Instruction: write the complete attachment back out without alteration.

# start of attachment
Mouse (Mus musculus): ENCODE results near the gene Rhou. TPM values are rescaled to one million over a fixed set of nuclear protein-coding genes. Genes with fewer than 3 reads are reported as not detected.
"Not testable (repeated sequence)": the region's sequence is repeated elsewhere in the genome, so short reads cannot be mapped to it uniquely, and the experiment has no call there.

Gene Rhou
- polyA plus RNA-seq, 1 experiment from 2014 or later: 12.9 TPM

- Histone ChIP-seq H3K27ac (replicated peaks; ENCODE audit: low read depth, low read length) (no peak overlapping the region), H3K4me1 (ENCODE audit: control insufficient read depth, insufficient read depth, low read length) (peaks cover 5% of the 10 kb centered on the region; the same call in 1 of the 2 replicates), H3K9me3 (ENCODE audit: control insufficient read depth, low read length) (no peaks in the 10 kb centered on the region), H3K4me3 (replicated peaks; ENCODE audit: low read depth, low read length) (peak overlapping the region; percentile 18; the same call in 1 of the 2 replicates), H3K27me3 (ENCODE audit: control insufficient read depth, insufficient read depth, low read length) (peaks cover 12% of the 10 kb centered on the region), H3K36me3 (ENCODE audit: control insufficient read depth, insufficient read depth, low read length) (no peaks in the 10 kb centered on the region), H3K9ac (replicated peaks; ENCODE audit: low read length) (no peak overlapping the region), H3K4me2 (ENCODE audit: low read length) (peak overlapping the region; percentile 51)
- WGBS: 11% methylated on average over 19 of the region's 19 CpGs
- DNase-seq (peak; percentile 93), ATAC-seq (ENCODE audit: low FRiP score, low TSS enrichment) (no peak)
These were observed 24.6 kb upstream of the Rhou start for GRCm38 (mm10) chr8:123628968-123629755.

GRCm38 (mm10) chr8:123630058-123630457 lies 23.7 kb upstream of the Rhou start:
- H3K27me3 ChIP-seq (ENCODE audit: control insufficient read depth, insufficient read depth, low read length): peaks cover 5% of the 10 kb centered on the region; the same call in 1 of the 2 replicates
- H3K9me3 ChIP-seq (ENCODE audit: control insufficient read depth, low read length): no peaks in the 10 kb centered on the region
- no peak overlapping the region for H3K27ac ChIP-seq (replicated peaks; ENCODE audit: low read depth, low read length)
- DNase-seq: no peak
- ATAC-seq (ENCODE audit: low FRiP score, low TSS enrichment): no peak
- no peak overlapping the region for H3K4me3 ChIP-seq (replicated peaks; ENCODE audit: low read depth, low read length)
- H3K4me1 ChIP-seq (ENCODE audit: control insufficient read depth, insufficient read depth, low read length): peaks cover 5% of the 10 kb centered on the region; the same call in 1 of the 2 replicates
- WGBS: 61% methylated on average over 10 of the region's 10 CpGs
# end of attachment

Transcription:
Mouse (Mus musculus): ENCODE results near the gene Rhou. TPM values are rescaled to one million over a fixed set of nuclear protein-coding genes. Genes with fewer than 3 reads are reported as not detected.
"Not testable (repeated sequence)": the region's sequence is repeated elsewhere in the genome, so short reads cannot be mapped to it uniquely, and the experiment has no call there.

Gene Rhou
- polyA plus RNA-seq, 1 experiment from 2014 or later: 12.9 TPM

- Histone ChIP-seq H3K27ac (replicated peaks; ENCODE audit: low read depth, low read length) (no peak overlapping the region), H3K4me1 (ENCODE audit: control insufficient read depth, insufficient read depth, low read length) (peaks cover 5% of the 10 kb centered on the region; the same call in 1 of the 2 replicates), H3K9me3 (ENCODE audit: control insufficient read depth, low read length) (no peaks in the 10 kb centered on the region), H3K4me3 (replicated peaks; ENCODE audit: low read depth, low read length) (peak overlapping the region; percentile 18; the same call in 1 of the 2 replicates), H3K27me3 (ENCODE audit: control insufficient read depth, insufficient read depth, low read length) (peaks cover 12% of the 10 kb centered on the region), H3K36me3 (ENCODE audit: control insufficient read depth, insufficient read depth, low read length) (no peaks in the 10 kb centered on the region), H3K9ac (replicated peaks; ENCODE audit: low read length) (no peak overlapping the region), H3K4me2 (ENCODE audit: low read length) (peak overlapping the region; percentile 51)
- WGBS: 11% methylated on average over 19 of the region's 19 CpGs
- DNase-seq (peak; percentile 93), ATAC-seq (ENCODE audit: low FRiP score, low TSS enrichment) (no peak)
These were observed 24.6 kb upstream of the Rhou start for GRCm38 (mm10) chr8:123628968-123629755.

GRCm38 (mm10) chr8:123630058-123630457 lies 23.7 kb upstream of the Rhou start:
- H3K27me3 ChIP-seq (ENCODE audit: control insufficient read depth, insufficient read depth, low read length): peaks cover 5% of the 10 kb centered on the region; the same call in 1 of the 2 replicates
- H3K9me3 ChIP-seq (ENCODE audit: control insufficient read depth, low read length): no peaks in the 10 kb centered on the region
- no peak overlapping the region for H3K27ac ChIP-seq (replicated peaks; ENCODE audit: low read depth, low read length)
- DNase-seq: no peak
- ATAC-seq (ENCODE audit: low FRiP score, low TSS enrichment): no peak
- no peak overlapping the region for H3K4me3 ChIP-seq (replicated peaks; ENCODE audit: low read depth, low read length)
- H3K4me1 ChIP-seq (ENCODE audit: control insufficient read depth, insufficient read depth, low read length): peaks cover 5% of the 10 kb centered on the region; the same call in 1 of the 2 replicates
- WGBS: 61% methylated on average over 10 of the region's 10 CpGs